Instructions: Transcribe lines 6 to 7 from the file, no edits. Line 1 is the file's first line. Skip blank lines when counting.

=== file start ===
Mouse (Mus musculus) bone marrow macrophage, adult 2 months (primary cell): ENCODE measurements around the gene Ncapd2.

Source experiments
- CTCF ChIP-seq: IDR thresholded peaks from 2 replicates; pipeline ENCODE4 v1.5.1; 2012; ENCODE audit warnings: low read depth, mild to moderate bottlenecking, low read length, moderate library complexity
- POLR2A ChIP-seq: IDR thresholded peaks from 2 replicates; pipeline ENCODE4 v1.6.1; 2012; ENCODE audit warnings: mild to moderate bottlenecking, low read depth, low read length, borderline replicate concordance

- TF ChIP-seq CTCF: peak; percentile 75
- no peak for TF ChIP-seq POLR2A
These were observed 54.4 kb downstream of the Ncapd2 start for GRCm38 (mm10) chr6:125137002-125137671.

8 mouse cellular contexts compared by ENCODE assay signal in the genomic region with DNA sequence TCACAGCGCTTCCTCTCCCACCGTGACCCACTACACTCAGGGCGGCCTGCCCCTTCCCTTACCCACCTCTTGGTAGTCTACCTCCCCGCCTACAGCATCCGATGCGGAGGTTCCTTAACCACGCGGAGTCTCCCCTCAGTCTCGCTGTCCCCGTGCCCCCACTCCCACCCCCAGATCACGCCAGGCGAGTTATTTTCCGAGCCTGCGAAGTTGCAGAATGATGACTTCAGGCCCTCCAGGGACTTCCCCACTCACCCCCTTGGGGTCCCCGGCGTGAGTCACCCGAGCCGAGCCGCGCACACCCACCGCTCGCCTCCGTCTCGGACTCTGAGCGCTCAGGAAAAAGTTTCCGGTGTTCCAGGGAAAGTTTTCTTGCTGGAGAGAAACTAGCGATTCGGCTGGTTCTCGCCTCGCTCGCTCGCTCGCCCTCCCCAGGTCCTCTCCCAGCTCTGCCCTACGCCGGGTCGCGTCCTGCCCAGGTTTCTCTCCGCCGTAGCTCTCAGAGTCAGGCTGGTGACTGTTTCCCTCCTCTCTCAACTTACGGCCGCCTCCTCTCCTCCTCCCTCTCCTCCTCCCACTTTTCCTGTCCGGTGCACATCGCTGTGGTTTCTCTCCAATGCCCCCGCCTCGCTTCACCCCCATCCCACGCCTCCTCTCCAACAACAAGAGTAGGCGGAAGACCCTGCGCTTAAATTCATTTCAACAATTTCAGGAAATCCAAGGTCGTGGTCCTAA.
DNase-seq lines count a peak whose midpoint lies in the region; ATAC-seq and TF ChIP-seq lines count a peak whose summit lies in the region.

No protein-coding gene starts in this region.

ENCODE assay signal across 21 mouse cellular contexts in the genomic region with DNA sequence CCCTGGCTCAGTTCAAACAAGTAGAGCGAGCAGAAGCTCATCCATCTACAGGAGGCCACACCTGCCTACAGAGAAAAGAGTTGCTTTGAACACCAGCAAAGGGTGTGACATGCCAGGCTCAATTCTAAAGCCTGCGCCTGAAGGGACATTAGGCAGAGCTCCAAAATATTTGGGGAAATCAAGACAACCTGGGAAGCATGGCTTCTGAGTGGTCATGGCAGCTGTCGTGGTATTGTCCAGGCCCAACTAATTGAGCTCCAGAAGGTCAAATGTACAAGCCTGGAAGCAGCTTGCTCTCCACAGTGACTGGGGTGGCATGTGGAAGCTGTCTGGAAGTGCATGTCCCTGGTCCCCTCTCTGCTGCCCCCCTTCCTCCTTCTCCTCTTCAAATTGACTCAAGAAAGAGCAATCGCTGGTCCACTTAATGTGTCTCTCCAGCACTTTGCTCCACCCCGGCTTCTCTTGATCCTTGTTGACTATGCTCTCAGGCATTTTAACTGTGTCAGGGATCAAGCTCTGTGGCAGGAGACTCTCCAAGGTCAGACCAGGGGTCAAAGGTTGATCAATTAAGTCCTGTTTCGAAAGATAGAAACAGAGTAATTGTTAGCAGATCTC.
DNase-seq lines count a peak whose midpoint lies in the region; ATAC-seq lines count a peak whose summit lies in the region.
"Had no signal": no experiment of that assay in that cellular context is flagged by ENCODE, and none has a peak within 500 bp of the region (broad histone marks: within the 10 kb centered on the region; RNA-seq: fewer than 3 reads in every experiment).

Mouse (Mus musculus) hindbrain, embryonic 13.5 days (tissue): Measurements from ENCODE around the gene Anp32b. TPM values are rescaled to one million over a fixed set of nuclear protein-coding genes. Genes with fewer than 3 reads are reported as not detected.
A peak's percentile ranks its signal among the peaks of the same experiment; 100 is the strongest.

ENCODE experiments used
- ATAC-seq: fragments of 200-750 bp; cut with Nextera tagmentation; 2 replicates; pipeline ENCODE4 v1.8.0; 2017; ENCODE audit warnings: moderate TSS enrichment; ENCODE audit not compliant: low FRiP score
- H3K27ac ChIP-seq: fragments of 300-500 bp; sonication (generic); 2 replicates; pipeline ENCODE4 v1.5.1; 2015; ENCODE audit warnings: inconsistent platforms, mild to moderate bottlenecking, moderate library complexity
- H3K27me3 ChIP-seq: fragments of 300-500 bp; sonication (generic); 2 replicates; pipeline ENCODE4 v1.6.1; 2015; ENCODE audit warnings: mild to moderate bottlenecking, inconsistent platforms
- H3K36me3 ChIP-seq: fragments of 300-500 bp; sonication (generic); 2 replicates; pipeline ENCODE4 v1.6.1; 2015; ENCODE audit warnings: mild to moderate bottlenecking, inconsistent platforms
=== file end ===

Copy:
- no peak for TF ChIP-seq POLR2A
These were observed 54.4 kb downstream of the Ncapd2 start for GRCm38 (mm10) chr6:125137002-125137671.